I haven’t written much on here over the past couple of weeks because my mother, sister and her fiancee have been visiting. Now they are all safely back in the UK it’s time to put up the photos, describe briefly what we were up to, etc.
For budgetary and logistical reasons the three of them decided to fly in via Dubai, requiring something like a 10-hour stopover. Understandably they all looked pretty shattered when they landed, so we checked them in, got a bit of dinner, and let them have a proper sleep.
The following late morning we went off to see the forbidden city. Here is a turtle.
It was a bit hot, and would moreorless stay that way. Always nice to look around the emperor’s place, though – lots of cool stone walls to hide between.
We exited, oddly, to the front. Here they are with their good friend Mao.
That evening it was time to introduce them to V’s family, so we went to a Hubei restaurant. Unfortunately my description of what a vegetarian was didn’t seem to have properly sunk in and almost everything was meat-based. Anyway, there was food enough to feed an army, so there were sufficient vegetables in the end.
The next morning we went to JingShan Park to have a brief climb and look at the view. It wasn’t bad.
It was dragon boat festival, so we went back to our house and ate some of V’s Zongzi for a bit, then took a variety of transportation to 798, Beijing’s “Art Zone”. As usual there were lots of odd new things to look at, and while there was nothing amazing this time we did at least have the opportunity to take lots of silly photos.
The hotel we’d found for the three of them was next to Nanluoguxiang. We thought it would be good if they could live just round the corner from us. Of course, then we weren’t able to find another house up there and had to move down to Shatan. All the same, Nanluoguxiang is always a winner, and when we needed to run off and organise things it was a good place to do a bit of souvenir shopping.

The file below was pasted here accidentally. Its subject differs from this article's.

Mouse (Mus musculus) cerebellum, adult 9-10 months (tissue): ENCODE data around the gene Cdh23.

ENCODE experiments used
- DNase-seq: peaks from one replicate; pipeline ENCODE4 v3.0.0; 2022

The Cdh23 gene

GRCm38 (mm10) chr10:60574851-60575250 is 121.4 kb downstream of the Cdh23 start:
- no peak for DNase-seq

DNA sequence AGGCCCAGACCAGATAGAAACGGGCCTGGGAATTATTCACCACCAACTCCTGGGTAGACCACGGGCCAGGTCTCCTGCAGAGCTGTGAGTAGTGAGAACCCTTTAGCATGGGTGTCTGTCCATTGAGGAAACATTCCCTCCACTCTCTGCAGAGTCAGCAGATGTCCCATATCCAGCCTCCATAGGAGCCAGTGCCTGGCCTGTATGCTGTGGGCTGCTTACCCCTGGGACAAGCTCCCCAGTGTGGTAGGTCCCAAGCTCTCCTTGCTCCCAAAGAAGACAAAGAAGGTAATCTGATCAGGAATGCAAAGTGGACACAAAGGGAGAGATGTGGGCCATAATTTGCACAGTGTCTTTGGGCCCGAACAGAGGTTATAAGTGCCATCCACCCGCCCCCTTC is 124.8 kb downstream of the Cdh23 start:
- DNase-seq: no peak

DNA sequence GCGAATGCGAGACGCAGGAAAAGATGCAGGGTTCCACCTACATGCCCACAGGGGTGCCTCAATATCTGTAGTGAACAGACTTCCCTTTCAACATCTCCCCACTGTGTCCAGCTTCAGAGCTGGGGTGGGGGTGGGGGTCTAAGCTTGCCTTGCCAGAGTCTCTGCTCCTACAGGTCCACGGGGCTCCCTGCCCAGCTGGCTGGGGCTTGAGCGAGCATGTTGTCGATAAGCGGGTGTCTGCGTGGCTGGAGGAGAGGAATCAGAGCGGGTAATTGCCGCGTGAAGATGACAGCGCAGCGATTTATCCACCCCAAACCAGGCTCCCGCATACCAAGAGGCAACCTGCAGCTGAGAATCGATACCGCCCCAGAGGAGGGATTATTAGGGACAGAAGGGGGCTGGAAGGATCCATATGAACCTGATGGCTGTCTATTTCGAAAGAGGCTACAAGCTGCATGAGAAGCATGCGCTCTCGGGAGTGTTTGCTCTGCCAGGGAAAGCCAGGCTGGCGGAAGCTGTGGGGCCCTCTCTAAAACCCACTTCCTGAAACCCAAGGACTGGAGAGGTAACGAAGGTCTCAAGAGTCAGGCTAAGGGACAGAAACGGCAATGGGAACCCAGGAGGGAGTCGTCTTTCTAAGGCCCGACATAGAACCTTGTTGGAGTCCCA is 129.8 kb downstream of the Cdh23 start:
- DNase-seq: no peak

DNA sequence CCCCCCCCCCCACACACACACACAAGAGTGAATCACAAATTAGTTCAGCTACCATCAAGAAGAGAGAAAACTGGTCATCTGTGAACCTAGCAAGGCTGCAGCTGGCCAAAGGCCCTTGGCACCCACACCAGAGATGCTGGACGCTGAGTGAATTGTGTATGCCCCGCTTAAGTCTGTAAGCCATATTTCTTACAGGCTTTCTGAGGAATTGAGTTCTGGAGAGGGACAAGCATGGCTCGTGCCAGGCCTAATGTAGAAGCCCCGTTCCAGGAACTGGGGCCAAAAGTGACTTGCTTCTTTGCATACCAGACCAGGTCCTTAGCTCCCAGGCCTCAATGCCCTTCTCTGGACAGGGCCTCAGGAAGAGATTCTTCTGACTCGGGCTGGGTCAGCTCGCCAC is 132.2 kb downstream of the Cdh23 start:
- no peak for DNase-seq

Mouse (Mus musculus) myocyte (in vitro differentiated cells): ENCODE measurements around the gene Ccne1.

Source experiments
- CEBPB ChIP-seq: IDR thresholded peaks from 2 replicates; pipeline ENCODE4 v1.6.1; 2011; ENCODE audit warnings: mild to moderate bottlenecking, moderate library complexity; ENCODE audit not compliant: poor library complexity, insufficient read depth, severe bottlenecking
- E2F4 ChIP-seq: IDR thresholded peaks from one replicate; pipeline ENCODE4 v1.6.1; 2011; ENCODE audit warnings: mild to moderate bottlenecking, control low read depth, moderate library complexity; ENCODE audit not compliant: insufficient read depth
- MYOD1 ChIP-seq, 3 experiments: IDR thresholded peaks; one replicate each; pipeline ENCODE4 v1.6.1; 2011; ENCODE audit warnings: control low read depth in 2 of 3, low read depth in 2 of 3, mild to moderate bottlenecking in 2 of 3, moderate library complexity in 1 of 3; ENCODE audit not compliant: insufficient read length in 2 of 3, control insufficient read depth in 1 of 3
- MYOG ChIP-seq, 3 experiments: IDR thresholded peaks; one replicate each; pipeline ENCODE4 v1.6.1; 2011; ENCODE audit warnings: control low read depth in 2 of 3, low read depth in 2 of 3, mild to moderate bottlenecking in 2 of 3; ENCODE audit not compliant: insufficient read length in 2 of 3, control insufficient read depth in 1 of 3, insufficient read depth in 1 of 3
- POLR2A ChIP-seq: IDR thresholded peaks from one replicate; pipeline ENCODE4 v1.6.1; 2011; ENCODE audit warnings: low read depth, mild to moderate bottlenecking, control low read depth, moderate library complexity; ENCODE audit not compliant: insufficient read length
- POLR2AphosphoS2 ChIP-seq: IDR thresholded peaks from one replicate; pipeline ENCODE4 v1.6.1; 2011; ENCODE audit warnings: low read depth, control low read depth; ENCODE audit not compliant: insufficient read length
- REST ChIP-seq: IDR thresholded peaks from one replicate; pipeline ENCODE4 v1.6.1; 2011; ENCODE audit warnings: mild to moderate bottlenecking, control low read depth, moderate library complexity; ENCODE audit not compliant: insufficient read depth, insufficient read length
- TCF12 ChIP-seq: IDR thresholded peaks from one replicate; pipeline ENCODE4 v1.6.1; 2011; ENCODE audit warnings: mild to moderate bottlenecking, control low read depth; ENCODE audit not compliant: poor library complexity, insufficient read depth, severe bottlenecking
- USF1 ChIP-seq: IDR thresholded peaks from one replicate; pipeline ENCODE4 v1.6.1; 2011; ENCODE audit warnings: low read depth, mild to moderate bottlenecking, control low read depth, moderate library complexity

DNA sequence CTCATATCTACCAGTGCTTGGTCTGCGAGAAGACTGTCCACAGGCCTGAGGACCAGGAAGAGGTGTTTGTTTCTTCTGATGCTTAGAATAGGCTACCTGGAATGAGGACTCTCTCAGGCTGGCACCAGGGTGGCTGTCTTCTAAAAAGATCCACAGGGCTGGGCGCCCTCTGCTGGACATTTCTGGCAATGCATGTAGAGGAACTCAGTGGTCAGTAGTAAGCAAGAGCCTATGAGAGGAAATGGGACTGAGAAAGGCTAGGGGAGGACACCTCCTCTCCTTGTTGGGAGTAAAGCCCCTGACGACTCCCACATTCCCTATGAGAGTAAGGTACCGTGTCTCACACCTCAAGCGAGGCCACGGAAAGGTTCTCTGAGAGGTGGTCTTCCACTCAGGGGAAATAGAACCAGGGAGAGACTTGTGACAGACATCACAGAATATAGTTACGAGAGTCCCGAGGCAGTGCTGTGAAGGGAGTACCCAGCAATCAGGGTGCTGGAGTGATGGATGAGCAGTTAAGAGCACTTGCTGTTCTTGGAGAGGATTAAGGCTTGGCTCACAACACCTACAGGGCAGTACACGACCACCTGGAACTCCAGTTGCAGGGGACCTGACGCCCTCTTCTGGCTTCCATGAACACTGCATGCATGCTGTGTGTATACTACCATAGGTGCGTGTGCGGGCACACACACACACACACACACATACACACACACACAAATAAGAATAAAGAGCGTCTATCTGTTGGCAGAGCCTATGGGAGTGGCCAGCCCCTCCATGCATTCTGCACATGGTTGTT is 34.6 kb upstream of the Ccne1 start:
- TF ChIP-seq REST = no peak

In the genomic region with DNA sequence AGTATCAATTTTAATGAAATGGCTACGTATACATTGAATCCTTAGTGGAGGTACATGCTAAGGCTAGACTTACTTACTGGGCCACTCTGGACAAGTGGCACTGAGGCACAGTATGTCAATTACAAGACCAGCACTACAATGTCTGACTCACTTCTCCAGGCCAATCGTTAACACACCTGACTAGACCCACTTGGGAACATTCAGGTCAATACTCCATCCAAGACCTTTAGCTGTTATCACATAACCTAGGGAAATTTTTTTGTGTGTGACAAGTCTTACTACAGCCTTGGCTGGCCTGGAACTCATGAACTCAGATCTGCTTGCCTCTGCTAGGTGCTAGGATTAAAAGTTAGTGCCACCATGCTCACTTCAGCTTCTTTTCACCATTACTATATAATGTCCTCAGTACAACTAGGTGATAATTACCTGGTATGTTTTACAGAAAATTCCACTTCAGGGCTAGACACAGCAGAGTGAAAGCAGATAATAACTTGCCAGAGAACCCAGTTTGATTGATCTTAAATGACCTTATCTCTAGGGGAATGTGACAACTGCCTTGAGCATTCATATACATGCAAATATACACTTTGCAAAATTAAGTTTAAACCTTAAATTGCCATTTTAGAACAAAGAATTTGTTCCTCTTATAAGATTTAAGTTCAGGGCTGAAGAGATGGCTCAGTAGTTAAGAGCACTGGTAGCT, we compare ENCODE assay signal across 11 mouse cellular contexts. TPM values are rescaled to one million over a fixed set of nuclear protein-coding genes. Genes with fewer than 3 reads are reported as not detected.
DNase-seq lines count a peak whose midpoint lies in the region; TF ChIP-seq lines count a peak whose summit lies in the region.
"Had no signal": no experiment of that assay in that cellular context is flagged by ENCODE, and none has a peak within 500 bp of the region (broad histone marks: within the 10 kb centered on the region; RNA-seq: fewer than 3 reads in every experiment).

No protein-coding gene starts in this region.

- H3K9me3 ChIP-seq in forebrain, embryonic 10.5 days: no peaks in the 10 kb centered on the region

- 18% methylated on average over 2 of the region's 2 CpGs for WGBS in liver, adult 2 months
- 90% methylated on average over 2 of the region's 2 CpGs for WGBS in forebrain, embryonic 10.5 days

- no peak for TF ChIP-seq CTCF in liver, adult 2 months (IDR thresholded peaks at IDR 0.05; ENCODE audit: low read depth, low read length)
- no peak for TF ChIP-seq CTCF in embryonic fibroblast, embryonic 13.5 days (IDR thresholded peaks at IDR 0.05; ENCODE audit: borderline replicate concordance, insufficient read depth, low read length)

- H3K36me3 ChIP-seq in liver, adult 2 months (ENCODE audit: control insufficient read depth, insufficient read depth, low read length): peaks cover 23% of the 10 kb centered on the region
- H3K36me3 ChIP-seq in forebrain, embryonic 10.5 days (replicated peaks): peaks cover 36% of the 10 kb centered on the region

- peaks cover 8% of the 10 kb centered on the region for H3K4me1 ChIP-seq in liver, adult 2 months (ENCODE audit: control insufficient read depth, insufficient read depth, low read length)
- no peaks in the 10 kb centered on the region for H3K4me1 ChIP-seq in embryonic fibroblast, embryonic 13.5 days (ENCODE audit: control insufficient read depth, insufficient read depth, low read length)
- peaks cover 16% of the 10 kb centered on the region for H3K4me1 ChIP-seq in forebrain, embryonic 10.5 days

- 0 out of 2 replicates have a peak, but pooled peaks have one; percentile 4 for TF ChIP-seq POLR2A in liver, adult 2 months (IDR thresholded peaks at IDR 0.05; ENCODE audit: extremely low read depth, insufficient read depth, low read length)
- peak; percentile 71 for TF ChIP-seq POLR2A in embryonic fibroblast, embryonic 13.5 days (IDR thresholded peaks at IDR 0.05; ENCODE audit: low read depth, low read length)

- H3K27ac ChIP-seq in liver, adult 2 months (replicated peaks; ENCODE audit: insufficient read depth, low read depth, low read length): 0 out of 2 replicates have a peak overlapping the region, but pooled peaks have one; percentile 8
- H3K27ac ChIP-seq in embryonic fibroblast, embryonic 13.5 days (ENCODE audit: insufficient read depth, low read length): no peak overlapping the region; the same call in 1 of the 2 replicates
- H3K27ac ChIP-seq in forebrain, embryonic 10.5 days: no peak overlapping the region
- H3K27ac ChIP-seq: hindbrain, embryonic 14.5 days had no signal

Then we took the sleeper train to Xi’an. V and I are used to the ‘hard sleeper’ now (we even enjoy taking it now), but I’m afraid it may have been a bit of a culture shock for everyone else. Nobody looked like they’d had a particularly good night’s sleep when we got to Xi’an and started our mini-quest to find breakfast and a hotel room.
With those found, we headed south to see the Big Goose Pagoda.
It was a ridiculous 50 kuai each to get into the grounds, and they expected another 30 to climb up the pagoda itself, so we just hung around the gardens instead.
It was baking hot, somewhere around 40 degrees, and after lunch everyone looked ready to drop, so we returned to the hotel for showers and naps.
When everyone was feeling more up to it we returned to the Muslim quarter and checked out the Great Mosque, which is still my favourite thing in the city. Next time I’m just going to bring a book and stay there all day.
After the heat of the daytime it was a relief when the sun went down.
The next day we went off to see the terracotta warriors. It was a long coach-ride to get there, and a long walk in the now frankly unrealistic heat past hundreds of souvenir stalls before we got to the site itself.
I’ve heard people say they found the warriors disappointing, an opinion I never fail to find astonishing. The only thing I can put it down to it lack of proper context-setting at the museum. The ‘Legacy’ section here gives a nice introduction.
Anyway, it was (in my opinion) worth the trek.
After a less-than-perfect bus ride back to Xi’an we had a walk, had dinner, and caught the sleeper back to Beijing. This time everyone managed to sleep properly – I suppose it must take a couple of journeys to get used to the idea.
We took the last couple of days in Beijing a little more slowly, partially due to the fact that the heat seemed to have followed us back from Xi’an. We’d also spent a lot of time looking at old things, but Beijing is home to some of the newest, most experimental buildings in the world, so we took them to see some examples.
First here’s the CCTV building. I watched this thing being built and couldn’t believe it at the time. Now it’s finished it looks, if anything, stranger. A building that looks like it should fall down? In an earthquake zone? Looking like an impossible object? Or even (according to the locals) a giant pair of boxer shorts? Whatever it is, it’s bound to become Beijing’s Eiffel Tower (something that was also very unpopular when it was built).
Unfortunately careless use of fireworks destroyed its sister building.
Next stop was the famous Birds Nest Stadium. Scorching heat plus miles of exposes tarmac equals something barely bearable. No wonder those marathon runners were fainting.
To cool off we went down to Houhai to boat around the river for a while.
It was a good trip, but I fear everyone was exhausted from all the heat and the walking by the end. The last couple of days I had to work, so I couldn’t take them to the great wall. We did manage to go to the Lama temple together, though.